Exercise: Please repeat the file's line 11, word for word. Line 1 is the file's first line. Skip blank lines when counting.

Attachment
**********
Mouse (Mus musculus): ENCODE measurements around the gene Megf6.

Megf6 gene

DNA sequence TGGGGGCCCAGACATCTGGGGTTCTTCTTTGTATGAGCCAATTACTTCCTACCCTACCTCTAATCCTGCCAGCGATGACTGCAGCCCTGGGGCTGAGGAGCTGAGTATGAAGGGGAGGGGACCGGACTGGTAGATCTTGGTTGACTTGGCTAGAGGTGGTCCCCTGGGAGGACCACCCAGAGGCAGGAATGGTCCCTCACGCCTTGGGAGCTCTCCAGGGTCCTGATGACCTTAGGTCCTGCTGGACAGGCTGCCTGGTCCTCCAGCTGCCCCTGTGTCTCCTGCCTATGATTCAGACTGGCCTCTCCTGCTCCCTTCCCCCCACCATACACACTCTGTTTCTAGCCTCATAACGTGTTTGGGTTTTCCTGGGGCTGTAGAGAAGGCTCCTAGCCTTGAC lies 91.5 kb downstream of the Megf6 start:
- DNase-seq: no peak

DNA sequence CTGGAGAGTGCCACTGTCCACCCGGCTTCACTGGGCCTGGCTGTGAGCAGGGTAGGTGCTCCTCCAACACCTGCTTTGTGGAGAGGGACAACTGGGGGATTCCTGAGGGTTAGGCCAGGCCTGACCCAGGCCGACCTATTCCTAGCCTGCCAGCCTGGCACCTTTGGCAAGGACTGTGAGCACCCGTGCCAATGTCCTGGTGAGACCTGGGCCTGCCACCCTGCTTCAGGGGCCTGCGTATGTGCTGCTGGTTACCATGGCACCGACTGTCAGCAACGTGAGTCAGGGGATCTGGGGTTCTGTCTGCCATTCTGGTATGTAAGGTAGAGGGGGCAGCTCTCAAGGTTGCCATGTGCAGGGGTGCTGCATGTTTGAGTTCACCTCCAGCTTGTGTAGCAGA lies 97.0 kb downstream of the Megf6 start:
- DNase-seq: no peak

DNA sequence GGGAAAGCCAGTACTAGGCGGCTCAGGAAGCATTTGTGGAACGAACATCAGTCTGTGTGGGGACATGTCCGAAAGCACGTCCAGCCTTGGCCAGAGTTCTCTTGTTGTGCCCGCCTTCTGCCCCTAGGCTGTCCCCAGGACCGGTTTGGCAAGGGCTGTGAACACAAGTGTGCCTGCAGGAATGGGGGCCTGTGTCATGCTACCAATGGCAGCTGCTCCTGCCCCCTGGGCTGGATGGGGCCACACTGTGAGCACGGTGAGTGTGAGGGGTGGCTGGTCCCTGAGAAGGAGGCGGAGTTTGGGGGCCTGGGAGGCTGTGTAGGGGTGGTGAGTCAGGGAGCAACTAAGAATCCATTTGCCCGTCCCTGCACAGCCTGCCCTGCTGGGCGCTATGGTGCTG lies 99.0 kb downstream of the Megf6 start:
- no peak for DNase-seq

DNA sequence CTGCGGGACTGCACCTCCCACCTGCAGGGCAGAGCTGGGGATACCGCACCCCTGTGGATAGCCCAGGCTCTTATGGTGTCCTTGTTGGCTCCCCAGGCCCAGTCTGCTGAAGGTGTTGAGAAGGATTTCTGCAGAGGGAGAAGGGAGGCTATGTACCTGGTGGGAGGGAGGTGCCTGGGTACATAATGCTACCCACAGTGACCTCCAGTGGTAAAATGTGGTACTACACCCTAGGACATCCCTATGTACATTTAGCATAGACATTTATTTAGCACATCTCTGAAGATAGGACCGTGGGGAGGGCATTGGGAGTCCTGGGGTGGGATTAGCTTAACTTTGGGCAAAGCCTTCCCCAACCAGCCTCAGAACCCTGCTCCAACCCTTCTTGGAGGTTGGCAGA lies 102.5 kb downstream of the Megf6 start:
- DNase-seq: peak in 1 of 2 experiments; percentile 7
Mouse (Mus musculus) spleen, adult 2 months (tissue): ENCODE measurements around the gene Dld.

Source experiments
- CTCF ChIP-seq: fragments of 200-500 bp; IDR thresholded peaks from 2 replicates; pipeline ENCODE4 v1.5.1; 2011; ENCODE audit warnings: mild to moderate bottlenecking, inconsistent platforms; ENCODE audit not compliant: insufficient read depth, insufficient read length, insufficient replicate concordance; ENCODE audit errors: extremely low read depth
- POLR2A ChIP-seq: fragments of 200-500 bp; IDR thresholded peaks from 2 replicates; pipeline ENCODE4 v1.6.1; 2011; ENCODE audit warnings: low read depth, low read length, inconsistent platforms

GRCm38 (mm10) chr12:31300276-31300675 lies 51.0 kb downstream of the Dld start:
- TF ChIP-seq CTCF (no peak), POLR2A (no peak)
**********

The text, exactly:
Mouse (Mus musculus) spleen, adult 2 months (tissue): ENCODE measurements around the gene Dld.